Ever since 2001, the science-fiction film has been bugged by an increasing desire for weighty, meaningful significance and The Black Hole represents this at its most ponderous and religiose. The film’s conceptual failure is that it tries to imagine a grandiose concept – that of a black hole – but only ends up relaying these ideas in terms of ridiculous Baptist imagery. What is in store is crudely spelt out from the discovery of the black hole with the cast uttering such heavy-handed lines as “It’s just like something out of Dante’s Inferno,” or “I keep expecting to see some guy in red with horns and a pitchfork.” Even so, the ending where everybody descends into the titular gravitational mass and Maximilian Schell and his chief bully robot are fused together and end up in Hell, while the good guys and good robots pass through a Heavenly corridor of stained glass windows and ethereal angelic forms, is laughable.
For all that, The Black Hole is not an entirely bad film. On a strict level of comparison, it is no better and no worse than most other science-fiction films of the post-Star Wars boom. It makes some token attempts at scientific accuracy – it does depict zero gravity and throws in a few mentions of event horizons and the like – although it is clearly just double-talk that the cast parrot boilerface without any understanding of what it means. Many people at the time slammed The Black Hole for its scientific errors, chief among these being that the black hole was not black but red and blue. However, such is an accusation that science has amusingly proven to be correct – well before it crosses the event horizon, matter falling into black holes is crushed into particulate elements and such would then be released as energy, which would be radiated out across the visible light spectrum. However, in terms of being the first film to deal with its title concept – although black holes had turned up earlier in The Three Doctors (1972) episode of Doctor Who and the Black Sun (1975) episode of Space: 1999 and had been used as an earlier explain-all in The Giant Spider Invasion (1975) – The Black Hole is wholly underwhelming. A film that could have dealt with some of the concepts of time dilation and suspension, of rotating black holes and singularity nodes that make scientific textbooks far wilder than the realms of science-fiction, would have been truly fascinating.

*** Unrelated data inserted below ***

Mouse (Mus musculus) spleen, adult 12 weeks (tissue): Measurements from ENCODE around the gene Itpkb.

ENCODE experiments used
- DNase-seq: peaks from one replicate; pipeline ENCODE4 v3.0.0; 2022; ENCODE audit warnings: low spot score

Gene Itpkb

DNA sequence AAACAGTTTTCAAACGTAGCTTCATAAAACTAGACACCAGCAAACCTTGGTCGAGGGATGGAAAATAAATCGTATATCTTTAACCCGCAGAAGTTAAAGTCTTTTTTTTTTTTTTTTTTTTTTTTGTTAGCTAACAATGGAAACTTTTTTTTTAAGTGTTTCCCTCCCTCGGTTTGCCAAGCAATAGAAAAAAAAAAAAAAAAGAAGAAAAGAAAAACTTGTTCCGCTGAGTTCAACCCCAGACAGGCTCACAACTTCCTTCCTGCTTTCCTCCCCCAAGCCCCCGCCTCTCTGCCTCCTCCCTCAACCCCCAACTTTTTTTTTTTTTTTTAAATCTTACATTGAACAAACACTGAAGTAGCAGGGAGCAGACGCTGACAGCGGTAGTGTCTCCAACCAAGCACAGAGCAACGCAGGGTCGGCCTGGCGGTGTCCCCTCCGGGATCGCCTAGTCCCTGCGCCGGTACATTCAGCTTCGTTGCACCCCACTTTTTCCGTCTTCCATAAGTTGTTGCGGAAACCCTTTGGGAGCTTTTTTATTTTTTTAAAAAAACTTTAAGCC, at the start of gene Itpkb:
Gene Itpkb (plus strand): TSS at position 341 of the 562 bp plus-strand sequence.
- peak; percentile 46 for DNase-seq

The one area the film does succeed in is the realm of special effects and sets. The Cygnus is like no spaceship that has ever graced the screen before – designed like some giant black wrought-iron skeleton of a Victorian exhibition hall taken to flight. The beginning tour of the ship where it suddenly comes to life, lit up from inside, is stunning. The sets – where matte work has been used to enhance existing sets, allowing the creation of giant hallways and control rooms and corridors of geometric grillwork that fade off into a perspective that no soundstage could ever hold – is magnificent. Also worthy of mention is John Barry’s marvellously moody score that complements the film’s dark visual tone surprisingly well.
In 2009, Joseph Kosinski, who directed another in the spate of Disney revivals with Tron Legacy (2010), announced that he would be conducting a remake (or at least reaimagining) of the film, although nothing further has emerged from this yet.
Director Gary Nelson had previously directed the original version of the mother-daughter bodyswap comedy Freaky Friday (1976) for Disney and would go on within the genre to make the awful adventure film Allan Quatermain and the Lost City of Gold (1986) for Golan-Globus. Most of Gary Nelson’s other work has been in television.